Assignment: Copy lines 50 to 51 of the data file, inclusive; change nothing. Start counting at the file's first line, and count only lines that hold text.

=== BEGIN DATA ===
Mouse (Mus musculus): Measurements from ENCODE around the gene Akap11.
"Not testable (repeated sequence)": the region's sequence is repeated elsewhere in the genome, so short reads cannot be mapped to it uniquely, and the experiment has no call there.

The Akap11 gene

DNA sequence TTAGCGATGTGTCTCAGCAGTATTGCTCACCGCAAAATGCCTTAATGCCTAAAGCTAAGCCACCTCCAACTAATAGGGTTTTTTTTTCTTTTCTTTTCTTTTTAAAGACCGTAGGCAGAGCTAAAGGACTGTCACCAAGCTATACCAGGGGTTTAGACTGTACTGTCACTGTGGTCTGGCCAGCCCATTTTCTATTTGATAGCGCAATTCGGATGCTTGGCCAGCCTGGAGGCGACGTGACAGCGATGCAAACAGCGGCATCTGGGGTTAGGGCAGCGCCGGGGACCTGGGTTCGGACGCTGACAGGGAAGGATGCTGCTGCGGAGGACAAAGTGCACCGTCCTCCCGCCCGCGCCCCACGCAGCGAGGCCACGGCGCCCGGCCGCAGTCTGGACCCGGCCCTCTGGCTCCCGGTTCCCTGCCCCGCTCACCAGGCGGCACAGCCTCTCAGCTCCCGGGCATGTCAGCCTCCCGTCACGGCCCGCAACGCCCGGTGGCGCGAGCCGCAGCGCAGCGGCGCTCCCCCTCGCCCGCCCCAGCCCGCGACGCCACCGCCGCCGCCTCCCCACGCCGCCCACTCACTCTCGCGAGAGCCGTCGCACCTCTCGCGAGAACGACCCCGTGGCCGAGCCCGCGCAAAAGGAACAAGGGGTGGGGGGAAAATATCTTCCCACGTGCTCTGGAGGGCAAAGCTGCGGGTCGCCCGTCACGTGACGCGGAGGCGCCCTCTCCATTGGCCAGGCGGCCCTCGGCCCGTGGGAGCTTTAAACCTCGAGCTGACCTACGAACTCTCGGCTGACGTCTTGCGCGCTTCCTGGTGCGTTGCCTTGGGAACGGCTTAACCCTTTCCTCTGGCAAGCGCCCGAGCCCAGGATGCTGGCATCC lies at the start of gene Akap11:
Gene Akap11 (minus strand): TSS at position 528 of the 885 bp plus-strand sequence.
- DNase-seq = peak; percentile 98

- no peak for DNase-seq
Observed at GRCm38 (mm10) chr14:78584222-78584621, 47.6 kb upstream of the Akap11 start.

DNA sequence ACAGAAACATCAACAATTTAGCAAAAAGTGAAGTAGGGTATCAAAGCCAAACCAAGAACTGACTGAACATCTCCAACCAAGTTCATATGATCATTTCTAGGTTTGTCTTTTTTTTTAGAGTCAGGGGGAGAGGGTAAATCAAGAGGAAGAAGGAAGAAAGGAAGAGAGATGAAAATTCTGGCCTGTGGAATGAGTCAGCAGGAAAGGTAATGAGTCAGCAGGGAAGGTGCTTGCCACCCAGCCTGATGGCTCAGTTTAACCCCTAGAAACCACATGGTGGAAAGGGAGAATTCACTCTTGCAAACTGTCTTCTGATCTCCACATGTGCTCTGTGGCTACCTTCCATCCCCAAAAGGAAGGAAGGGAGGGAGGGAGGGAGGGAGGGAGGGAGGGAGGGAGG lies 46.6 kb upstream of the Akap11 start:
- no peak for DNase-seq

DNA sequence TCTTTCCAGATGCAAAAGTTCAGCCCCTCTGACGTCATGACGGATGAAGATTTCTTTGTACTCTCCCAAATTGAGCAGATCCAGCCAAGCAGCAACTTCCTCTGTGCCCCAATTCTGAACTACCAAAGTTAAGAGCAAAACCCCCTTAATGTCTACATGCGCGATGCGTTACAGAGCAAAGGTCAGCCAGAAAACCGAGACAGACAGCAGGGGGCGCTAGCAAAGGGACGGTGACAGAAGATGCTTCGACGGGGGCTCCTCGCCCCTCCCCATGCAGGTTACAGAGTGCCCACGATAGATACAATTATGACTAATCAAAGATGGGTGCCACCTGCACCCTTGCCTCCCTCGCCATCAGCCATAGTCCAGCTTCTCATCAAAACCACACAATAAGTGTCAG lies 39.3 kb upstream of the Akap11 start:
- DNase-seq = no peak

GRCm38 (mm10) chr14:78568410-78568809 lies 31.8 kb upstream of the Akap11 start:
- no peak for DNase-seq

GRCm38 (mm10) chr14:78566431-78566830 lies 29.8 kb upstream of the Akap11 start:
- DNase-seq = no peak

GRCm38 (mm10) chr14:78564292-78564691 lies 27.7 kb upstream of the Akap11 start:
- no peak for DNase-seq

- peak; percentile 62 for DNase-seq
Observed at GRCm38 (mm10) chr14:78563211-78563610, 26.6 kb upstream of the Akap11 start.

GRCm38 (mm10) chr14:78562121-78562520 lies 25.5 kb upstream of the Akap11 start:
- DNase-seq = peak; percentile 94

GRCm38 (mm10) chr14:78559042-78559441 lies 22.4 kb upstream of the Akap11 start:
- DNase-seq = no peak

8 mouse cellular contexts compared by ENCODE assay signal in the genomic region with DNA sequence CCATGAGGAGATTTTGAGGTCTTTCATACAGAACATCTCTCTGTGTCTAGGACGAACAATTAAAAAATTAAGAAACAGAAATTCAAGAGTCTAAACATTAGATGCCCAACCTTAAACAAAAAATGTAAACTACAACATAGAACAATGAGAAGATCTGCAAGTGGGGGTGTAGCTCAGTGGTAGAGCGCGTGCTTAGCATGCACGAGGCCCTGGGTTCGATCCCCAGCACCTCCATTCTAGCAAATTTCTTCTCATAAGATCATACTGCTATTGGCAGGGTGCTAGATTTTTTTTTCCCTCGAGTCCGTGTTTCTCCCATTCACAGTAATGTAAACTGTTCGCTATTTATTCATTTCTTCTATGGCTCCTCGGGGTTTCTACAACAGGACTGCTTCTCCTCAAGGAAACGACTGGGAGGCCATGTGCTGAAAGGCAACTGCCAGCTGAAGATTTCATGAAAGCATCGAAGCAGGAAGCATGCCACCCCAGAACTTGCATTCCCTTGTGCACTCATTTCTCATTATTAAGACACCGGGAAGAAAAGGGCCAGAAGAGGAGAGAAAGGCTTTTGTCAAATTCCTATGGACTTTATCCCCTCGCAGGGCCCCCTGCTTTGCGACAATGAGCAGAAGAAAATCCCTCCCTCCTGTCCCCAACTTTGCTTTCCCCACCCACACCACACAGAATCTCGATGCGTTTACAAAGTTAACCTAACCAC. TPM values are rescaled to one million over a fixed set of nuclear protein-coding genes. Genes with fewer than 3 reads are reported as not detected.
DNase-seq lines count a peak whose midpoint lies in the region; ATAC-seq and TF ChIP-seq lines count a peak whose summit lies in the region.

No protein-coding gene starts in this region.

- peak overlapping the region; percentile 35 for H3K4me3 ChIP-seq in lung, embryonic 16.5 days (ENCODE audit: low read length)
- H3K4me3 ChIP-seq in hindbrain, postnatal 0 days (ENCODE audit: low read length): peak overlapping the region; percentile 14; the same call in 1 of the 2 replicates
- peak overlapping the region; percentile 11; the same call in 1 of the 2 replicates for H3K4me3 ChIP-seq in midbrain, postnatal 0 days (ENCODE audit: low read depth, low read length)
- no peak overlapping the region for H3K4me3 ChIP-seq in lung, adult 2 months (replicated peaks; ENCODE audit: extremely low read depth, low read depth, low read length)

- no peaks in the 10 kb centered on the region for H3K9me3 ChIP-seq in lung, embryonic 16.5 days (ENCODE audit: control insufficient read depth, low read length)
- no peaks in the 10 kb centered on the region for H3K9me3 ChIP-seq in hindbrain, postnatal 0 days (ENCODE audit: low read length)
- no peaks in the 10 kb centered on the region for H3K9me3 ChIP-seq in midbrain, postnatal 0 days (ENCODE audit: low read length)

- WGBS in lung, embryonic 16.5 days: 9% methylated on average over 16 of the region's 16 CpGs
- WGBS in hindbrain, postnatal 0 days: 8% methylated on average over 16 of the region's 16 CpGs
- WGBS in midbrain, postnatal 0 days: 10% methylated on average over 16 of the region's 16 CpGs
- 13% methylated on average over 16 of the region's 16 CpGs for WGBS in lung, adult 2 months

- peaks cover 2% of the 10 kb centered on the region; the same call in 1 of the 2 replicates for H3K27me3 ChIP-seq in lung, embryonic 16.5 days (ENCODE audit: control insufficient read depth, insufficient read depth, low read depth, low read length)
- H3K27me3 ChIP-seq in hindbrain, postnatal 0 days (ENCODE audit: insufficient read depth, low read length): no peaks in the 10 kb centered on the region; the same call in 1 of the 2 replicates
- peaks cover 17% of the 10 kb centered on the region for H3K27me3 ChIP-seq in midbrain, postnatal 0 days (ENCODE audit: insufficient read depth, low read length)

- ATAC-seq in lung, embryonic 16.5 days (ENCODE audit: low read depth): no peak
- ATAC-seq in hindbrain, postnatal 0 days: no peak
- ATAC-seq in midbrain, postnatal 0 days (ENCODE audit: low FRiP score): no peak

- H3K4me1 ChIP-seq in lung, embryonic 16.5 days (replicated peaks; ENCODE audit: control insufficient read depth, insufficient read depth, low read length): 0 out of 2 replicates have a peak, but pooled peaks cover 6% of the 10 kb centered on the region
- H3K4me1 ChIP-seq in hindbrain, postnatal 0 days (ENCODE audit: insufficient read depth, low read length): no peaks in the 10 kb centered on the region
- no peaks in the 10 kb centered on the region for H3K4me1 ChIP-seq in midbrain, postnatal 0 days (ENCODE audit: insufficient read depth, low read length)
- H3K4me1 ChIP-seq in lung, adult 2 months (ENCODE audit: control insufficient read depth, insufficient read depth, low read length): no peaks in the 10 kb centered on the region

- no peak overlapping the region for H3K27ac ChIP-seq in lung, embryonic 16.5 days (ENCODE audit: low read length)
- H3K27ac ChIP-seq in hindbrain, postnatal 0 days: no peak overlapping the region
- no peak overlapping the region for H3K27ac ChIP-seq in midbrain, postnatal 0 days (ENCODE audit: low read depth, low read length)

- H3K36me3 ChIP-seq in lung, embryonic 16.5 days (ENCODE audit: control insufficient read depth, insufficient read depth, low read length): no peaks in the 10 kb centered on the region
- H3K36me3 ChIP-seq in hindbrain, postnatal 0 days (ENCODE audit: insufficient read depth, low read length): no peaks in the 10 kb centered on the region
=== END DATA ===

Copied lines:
- H3K27ac ChIP-seq in hindbrain, postnatal 0 days: no peak overlapping the region
- no peak overlapping the region for H3K27ac ChIP-seq in midbrain, postnatal 0 days (ENCODE audit: low read depth, low read length)